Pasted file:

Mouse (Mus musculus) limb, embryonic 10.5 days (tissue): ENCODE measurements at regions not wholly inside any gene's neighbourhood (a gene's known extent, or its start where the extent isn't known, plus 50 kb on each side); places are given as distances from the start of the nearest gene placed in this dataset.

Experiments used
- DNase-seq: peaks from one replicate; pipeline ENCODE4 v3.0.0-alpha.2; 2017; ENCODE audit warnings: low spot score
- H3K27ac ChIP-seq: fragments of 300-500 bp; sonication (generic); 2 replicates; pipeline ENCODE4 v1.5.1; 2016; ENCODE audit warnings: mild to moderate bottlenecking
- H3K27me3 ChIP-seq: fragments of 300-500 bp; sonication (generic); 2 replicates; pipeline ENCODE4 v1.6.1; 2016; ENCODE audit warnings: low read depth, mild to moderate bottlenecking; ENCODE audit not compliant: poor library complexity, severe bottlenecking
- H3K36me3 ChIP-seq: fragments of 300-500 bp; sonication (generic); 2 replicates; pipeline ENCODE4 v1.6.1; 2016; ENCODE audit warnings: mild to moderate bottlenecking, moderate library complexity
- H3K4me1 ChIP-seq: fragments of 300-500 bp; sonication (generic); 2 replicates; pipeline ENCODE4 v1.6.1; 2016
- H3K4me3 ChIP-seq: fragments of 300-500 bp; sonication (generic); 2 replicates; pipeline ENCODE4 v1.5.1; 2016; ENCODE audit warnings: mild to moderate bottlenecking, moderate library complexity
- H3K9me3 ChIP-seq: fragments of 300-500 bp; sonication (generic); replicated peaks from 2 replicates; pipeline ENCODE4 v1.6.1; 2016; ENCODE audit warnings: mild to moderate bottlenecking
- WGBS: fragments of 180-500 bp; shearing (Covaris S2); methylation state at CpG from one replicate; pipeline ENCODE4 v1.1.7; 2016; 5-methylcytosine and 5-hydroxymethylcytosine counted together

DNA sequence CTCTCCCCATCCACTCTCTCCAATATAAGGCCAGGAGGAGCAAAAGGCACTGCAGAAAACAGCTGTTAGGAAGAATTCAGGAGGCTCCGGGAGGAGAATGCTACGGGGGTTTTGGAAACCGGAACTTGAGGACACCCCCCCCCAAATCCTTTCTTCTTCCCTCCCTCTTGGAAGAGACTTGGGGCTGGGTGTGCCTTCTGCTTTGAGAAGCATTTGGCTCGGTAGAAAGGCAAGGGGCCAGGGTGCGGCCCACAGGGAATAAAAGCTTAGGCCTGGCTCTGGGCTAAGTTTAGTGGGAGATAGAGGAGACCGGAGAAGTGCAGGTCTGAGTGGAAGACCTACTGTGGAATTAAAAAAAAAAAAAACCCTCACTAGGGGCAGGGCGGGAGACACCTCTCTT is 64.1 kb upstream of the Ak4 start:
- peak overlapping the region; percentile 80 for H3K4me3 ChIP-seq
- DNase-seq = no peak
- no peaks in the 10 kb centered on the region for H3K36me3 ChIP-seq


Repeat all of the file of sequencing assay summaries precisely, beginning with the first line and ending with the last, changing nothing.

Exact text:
Mouse (Mus musculus) limb, embryonic 10.5 days (tissue): ENCODE measurements at regions not wholly inside any gene's neighbourhood (a gene's known extent, or its start where the extent isn't known, plus 50 kb on each side); places are given as distances from the start of the nearest gene placed in this dataset.

Experiments used
- DNase-seq: peaks from one replicate; pipeline ENCODE4 v3.0.0-alpha.2; 2017; ENCODE audit warnings: low spot score
- H3K27ac ChIP-seq: fragments of 300-500 bp; sonication (generic); 2 replicates; pipeline ENCODE4 v1.5.1; 2016; ENCODE audit warnings: mild to moderate bottlenecking
- H3K27me3 ChIP-seq: fragments of 300-500 bp; sonication (generic); 2 replicates; pipeline ENCODE4 v1.6.1; 2016; ENCODE audit warnings: low read depth, mild to moderate bottlenecking; ENCODE audit not compliant: poor library complexity, severe bottlenecking
- H3K36me3 ChIP-seq: fragments of 300-500 bp; sonication (generic); 2 replicates; pipeline ENCODE4 v1.6.1; 2016; ENCODE audit warnings: mild to moderate bottlenecking, moderate library complexity
- H3K4me1 ChIP-seq: fragments of 300-500 bp; sonication (generic); 2 replicates; pipeline ENCODE4 v1.6.1; 2016
- H3K4me3 ChIP-seq: fragments of 300-500 bp; sonication (generic); 2 replicates; pipeline ENCODE4 v1.5.1; 2016; ENCODE audit warnings: mild to moderate bottlenecking, moderate library complexity
- H3K9me3 ChIP-seq: fragments of 300-500 bp; sonication (generic); replicated peaks from 2 replicates; pipeline ENCODE4 v1.6.1; 2016; ENCODE audit warnings: mild to moderate bottlenecking
- WGBS: fragments of 180-500 bp; shearing (Covaris S2); methylation state at CpG from one replicate; pipeline ENCODE4 v1.1.7; 2016; 5-methylcytosine and 5-hydroxymethylcytosine counted together

DNA sequence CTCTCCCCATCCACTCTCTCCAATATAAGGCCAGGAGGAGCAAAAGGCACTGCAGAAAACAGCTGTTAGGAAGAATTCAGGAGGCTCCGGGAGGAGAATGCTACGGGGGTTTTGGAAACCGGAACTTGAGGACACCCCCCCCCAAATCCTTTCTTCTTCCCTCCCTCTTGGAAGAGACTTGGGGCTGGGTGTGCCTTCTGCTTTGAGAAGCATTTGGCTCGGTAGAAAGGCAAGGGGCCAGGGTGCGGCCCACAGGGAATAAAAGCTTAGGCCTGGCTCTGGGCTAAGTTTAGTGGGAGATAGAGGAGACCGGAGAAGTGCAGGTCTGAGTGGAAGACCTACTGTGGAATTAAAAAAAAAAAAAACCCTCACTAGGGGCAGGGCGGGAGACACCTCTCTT is 64.1 kb upstream of the Ak4 start:
- peak overlapping the region; percentile 80 for H3K4me3 ChIP-seq
- DNase-seq = no peak
- no peaks in the 10 kb centered on the region for H3K36me3 ChIP-seq